Car Buyer Labs

Car Buying Advice, Tips, and Reviews

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Poor Credit? No Problem! Use These Tips To Get The Perfect Vehicle For You

Buying a new vehicle with bad credit can seem overwhelming, and maybe even impossible. Thankfully, though, there are options out there that can get you behind the wheel of a new car, even with a poor credit history. Understanding auto loans, your credit, and how to budget for a new vehicle before you begin looking for subprime auto loans will give you a better chance of getting the best deal.

Understanding Your Credit

The first step towards buying a new vehicle is knowing what your credit score is and what it means. Credit scores typically range between 300 to 850. The higher your score, the better chance you have of getting a loan with a lower interest rate. A great starting point is to get a free credit score check at one of many websites that offer them. That way, you know what you’re working with.

According to Credit Karma, some of the leading credit companies consider an ideal score to be between 661 to 780. Your score is impacted by several factors. Payment history will impact your credit score greatly. Making sure you pay your bills on time will keep your credit score healthy.

Credit utilization is another important factor that can lower or raise your credit score. This is your credit balance versus your available credit. If you max out your cards frequently, this will negatively impact your credit. If you keep your balances low compared to your limit, this will keep your credit in a positive range.

Though not as important as credit utilization or payment history, how many credit accounts you have and how long you have had them are other factors that impact your score. Applying for new credit accounts will also impact your credit, but this is a mix of bad and good. When you first apply the hard inquiry will drop your credit score, but this is temporary. In the long term, your credit will improve after opening a new line of credit.

Scores fluctuate often, but don’t panic. If you are paying your bills and keeping your balances low, you will be in a good position. If your score is low, there are a few things you can do to improve it. Some companies like Credit Karma offer an option to dispute a negative reported item on your score. By disputing it, you may be able to get it removed from your account which will improve your credit.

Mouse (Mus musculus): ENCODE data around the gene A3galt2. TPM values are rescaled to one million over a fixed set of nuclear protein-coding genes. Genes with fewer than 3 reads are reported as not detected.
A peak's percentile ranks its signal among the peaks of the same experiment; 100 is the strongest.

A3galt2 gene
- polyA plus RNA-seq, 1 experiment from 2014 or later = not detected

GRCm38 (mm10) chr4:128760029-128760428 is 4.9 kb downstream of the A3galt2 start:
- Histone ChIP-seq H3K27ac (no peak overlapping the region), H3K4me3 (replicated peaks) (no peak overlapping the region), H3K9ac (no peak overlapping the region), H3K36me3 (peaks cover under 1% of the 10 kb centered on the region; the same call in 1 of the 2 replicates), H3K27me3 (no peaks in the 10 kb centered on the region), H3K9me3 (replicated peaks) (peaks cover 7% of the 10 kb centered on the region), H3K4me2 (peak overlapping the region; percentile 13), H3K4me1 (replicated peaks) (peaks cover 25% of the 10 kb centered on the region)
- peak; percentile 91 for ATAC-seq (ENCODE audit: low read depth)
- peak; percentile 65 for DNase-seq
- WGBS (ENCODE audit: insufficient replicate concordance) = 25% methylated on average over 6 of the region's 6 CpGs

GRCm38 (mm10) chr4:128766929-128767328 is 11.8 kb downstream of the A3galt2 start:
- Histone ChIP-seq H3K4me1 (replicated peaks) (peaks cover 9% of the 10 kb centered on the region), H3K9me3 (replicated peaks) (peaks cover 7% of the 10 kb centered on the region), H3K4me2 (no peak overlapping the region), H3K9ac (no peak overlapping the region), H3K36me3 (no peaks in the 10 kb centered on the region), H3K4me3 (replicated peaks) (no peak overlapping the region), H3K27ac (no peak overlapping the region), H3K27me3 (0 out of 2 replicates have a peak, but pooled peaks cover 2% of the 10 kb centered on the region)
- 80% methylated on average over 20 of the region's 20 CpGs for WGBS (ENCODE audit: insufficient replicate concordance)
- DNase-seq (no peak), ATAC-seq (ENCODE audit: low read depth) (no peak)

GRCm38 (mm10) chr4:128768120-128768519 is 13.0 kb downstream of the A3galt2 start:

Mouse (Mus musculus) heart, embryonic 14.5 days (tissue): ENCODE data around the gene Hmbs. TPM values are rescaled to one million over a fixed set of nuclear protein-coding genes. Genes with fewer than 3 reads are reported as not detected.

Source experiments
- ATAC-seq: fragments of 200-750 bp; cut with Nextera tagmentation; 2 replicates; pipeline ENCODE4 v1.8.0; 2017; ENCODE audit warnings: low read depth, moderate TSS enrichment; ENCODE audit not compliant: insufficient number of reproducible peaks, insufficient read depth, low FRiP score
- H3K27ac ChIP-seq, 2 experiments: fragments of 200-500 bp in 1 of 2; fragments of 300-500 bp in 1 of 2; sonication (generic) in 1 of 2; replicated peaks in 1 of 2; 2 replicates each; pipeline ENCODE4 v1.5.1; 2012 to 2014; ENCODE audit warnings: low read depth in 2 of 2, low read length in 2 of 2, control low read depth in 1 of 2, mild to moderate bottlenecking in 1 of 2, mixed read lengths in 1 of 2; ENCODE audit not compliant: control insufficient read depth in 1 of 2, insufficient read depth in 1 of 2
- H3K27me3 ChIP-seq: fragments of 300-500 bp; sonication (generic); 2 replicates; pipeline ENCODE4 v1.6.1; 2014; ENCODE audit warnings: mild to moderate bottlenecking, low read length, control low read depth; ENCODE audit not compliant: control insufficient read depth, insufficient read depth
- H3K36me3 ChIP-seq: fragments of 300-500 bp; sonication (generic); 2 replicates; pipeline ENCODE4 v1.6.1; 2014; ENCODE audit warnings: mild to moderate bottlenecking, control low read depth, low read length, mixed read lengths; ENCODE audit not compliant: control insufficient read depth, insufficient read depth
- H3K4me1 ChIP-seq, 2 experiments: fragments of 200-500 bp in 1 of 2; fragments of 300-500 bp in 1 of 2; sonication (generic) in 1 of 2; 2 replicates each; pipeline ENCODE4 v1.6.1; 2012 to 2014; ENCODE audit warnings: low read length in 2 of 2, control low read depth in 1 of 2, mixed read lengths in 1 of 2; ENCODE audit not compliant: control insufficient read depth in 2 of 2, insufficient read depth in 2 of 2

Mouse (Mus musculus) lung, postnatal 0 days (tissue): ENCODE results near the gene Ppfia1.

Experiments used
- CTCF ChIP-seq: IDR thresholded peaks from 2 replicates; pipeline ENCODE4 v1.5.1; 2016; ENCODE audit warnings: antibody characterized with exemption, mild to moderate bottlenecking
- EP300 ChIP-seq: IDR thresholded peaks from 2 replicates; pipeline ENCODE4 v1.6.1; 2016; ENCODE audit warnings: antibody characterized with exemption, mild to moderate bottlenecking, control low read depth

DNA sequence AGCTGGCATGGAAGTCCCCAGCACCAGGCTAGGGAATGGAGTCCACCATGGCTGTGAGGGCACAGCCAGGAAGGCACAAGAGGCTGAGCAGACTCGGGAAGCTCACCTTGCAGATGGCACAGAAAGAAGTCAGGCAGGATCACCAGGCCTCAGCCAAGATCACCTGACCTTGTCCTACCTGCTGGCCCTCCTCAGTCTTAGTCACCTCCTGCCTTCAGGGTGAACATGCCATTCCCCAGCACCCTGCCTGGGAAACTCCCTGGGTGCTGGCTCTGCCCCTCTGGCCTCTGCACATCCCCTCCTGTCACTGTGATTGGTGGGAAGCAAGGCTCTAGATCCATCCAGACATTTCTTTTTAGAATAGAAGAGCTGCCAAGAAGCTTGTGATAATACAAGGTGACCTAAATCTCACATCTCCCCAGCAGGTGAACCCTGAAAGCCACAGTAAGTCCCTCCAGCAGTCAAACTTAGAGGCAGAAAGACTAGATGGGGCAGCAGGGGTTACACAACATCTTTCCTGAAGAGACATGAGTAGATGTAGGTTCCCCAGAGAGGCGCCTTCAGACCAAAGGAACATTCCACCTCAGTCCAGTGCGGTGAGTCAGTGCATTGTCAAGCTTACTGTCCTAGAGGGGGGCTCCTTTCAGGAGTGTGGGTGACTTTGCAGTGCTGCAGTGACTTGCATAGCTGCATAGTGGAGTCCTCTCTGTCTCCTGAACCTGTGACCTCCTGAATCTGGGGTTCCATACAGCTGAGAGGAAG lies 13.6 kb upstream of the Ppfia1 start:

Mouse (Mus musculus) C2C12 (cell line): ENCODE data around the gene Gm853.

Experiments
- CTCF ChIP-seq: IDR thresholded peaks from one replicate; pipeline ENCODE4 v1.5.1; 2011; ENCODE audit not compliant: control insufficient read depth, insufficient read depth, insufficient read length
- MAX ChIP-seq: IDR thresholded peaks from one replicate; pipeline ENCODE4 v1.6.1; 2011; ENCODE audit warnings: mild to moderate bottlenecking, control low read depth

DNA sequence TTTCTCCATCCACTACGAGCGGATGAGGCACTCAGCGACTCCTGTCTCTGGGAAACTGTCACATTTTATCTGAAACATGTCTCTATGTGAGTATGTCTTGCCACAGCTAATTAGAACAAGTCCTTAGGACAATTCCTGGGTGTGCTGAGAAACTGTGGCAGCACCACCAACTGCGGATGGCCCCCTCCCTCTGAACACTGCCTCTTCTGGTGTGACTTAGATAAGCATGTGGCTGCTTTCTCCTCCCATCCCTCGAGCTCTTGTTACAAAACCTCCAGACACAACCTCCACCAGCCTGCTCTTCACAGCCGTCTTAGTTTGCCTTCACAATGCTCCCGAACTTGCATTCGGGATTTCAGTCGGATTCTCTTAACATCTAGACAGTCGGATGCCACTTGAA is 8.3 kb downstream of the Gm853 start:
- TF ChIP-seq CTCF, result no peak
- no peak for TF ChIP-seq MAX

Disputing a negative report is not guaranteed to work, but it is an option. Another option is to reach out to the credit companies and see if they will work with you to reduce payments, provide alternative payment plans, or even remove negative reports. Improving your credit prior to applying for a loan is one of the best ways to get a better deal.

Create a Budget

Before you begin looking for a new vehicle, figure out what you can afford to spend. Think about what your monthly obligations are, what your monthly income is, and what is a reasonable amount you can spend on a vehicle. The last thing you want to do is put yourself into a position where you can’t pay your loan. It’s a good idea to create a budget and stick to it. Know what you can afford each month and don’t go over that estimate.

When budgeting to purchase a vehicle, keep in mind associated costs as well. The price listed on a vehicle typically won’t include taxes and dealer fees. Plus, consider the cost of gas, general maintenance, registration, insurance, and even future potential repairs. Generally, a loan will cover the associated taxes and dealer fees, but that won’t help you at the gas pump.

A woman is shown in the driver's seat of a vehicle after getting approved for a subprime auto loan.

Look for the Best Second Chance or Subprime Loans

These are loans for those with poor credit who generally won’t qualify for regular loans. One difference is that the interest rate associated with a subprime loan is typically higher to offset the increased risk. There are many specialized lenders that offer subprime auto loans.